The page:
Survey Data

Reg No




Categories of Special Interest

Architectural, Social

Original Use


Historical Use

Shop/retail outlet


1740 - 1760


314366, 233908

Date Recorded


Date Updated



Corner-sited end-of-terrace three-bay three-storey house, built c.1750, having shopfront to front (north) elevation, and two-bay two-storey return to rear (south) elevation. Currently disused. Hipped slate roof with terracotta ridge tiles, yellow brick chimneystacks, and raised parapet with granite coping, partly rebuilt to west. Cast-iron rainwater goods to west elevation. Pitched slate roof to return. Yellow brick, laid in Flemish bond to walls, with granite quoins, cast-iron wall-ties and render plinth course to west elevation. Remains of painted wall sign to west elevation, blocked opening to ground floor. Square-headed window openings with yellow brick voussoirs, raised rendered reveals, painted masonry sills and six-over-six pane timber sash windows. Two-over-two pane windows to return. Shopfront comprising panelled timber pilasters flanking paired blocked door openings with granite steps, with carved timber cornice over fascia, surrounding square-headed window openings and panelled risers, with steel roller shutters over openings. Cast-iron grille set within granite paving slab to front.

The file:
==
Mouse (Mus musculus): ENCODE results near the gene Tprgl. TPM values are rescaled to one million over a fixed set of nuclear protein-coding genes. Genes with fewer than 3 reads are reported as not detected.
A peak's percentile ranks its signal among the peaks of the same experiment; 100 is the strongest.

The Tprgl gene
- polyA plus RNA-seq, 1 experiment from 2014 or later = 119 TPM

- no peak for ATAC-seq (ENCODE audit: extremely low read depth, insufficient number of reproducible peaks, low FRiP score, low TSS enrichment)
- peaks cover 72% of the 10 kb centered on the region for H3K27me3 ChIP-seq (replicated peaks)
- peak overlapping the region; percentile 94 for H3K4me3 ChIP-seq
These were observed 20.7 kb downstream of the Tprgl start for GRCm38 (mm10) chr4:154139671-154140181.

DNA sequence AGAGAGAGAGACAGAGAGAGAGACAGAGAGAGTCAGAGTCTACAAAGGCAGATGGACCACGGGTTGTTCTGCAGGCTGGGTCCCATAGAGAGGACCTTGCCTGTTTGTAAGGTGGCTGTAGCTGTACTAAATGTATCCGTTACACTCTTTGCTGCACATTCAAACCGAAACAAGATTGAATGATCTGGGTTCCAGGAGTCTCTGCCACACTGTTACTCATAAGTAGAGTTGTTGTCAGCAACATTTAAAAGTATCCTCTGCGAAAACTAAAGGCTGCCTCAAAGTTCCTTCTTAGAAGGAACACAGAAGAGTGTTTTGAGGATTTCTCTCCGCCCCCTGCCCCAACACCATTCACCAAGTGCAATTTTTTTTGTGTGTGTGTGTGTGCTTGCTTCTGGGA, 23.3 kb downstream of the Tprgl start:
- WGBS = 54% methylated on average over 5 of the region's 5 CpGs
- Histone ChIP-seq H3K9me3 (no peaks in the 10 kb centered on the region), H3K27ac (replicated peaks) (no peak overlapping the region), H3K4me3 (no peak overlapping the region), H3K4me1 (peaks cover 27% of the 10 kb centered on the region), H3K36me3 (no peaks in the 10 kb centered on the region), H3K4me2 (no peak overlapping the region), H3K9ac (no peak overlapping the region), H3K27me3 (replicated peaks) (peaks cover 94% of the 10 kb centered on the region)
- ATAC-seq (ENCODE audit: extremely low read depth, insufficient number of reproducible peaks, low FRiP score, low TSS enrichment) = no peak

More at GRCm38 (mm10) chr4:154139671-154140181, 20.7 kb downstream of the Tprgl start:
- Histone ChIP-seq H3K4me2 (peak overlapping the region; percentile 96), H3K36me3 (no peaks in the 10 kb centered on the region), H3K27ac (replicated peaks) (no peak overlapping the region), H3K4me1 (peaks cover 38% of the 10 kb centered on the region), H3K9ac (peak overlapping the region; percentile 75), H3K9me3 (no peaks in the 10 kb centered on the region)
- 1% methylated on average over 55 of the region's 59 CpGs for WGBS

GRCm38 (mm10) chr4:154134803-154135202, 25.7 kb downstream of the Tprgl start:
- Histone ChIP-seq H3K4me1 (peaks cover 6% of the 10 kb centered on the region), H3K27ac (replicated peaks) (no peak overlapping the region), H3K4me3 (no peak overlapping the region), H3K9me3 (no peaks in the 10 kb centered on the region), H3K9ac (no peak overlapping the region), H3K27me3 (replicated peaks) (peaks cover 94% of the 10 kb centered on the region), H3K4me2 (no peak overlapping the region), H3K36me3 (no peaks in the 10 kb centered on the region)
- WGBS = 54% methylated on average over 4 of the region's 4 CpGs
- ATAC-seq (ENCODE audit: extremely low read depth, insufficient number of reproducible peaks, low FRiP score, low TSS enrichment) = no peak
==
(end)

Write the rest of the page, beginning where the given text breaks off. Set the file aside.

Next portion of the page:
The former commercial purpose of this house is manifested in its elegant timber shopfront, and in the remains of a painted advertisement to the west elevation which provides contextual interest. The building shares a parapet height and fenestration pattern with its neighbouring house that contributes positively to the horizontal aspect of the streetscape. The diminishing scale of fenestration, a characteristic of domestic Georgian architecture, creates a regular and well-balanced façade. Thom’s Directory of 1876 lists it as the property of Catherine Ennis, a provision dealer and corn chandler. In 1909 it is listed as being vacant.